As an experienced Cisco network engineer, you have often saved yourself from being locked out of a router when you make a change with a “reload in x” command. This handy command reboots most Cisco devices (routers, switches, firewalls) in the x number of minutes that you had specified. Thus, if you made a change that killed your connection to it, then you just have to wait until the time expires and the device reboots back up with the last saved configuration, allowing you to reconnect and remove your palm from your forehead.
Recently, I have been working to upgrade Cisco network devices, mainly routers and switches, for a client. A recent network audit identified fragmentation in the IOSes and also security advisories. As a result, all the routers and switches required upgrades and it was a good opportunity for the client to standardize the IOSes for the different type of network devices in the environment.
Have you ever found yourself in a position where throughput between devices, either local or across a WAN, seemed lower than expected? You may start by checking the configuration and logs on the network devices along the path, hoping to identify something out of the ordinary or unusual. Often a smoking gun isn’t immediately identifiable which then requires a coordinated approach to troubleshooting and narrowing down the potential causes. This write-up aims to provide some of the practices and tools I’ve used in similar situations.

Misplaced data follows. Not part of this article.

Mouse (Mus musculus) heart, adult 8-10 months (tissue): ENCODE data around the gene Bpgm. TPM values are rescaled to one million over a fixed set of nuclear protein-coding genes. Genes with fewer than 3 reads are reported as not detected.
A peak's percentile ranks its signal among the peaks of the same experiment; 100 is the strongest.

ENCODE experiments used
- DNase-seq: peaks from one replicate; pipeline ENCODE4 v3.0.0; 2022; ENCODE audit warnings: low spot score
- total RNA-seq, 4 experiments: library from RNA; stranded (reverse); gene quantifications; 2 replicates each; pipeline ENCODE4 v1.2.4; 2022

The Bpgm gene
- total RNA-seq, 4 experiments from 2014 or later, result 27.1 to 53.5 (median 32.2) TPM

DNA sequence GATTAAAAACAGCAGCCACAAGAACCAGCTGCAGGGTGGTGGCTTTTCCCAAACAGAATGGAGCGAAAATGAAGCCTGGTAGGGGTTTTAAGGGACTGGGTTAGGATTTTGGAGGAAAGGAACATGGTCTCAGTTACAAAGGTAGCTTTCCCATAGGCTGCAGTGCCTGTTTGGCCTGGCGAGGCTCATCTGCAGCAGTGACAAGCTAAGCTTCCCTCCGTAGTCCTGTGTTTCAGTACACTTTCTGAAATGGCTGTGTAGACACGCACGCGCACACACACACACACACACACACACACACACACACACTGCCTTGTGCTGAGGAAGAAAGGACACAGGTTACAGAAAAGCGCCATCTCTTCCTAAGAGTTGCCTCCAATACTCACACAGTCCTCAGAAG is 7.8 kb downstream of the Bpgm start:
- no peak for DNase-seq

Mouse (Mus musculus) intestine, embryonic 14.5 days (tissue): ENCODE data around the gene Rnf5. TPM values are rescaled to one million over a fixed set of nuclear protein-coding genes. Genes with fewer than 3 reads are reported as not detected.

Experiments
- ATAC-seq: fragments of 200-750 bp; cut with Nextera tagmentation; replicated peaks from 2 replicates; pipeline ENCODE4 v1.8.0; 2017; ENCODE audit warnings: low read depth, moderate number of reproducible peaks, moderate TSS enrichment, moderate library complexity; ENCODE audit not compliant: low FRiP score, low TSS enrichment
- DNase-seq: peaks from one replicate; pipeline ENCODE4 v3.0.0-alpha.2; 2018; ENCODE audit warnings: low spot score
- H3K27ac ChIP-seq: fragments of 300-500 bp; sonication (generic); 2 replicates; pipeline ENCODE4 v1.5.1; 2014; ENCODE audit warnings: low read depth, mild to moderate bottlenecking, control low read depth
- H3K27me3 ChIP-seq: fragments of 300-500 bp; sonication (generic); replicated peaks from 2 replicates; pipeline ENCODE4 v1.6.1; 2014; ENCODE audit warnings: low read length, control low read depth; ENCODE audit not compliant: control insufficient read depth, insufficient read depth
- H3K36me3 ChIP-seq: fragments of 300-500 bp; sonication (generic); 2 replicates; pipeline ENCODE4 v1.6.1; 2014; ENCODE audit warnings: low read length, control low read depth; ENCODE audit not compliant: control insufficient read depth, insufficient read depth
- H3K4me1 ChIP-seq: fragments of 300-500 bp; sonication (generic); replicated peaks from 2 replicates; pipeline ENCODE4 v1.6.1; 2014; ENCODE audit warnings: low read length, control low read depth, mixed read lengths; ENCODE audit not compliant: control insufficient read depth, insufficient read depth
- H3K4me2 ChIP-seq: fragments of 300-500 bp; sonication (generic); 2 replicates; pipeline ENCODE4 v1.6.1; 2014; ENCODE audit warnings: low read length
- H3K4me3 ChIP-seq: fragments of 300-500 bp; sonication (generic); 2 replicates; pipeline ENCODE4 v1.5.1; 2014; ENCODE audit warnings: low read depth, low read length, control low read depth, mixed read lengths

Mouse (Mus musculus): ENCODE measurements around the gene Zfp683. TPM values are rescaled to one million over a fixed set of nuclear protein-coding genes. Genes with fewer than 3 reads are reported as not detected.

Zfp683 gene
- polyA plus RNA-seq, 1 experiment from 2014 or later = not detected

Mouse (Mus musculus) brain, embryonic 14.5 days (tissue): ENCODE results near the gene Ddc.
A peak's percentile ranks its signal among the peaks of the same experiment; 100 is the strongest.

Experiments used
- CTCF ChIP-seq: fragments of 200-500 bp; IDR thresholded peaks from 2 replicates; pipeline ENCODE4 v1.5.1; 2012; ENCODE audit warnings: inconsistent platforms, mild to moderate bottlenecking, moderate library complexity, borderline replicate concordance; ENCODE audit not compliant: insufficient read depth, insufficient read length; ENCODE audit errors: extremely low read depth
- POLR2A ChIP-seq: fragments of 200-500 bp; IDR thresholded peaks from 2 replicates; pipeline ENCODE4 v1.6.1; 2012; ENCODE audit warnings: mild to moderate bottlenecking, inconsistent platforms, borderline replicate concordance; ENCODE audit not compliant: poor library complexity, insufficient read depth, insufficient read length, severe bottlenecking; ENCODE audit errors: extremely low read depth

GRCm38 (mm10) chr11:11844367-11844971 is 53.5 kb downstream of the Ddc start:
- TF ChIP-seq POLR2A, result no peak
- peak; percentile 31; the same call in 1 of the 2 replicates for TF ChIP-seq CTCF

Hello, my loyal blog post readers, in this my third installment of our SD-WAN series I am going to walk you through how our vEdge router locates, communicates and authenticates itself onto our SD-WAN fabric. Along the way we will take a look at a few packets captures and command line output to see what is going on under the hood.
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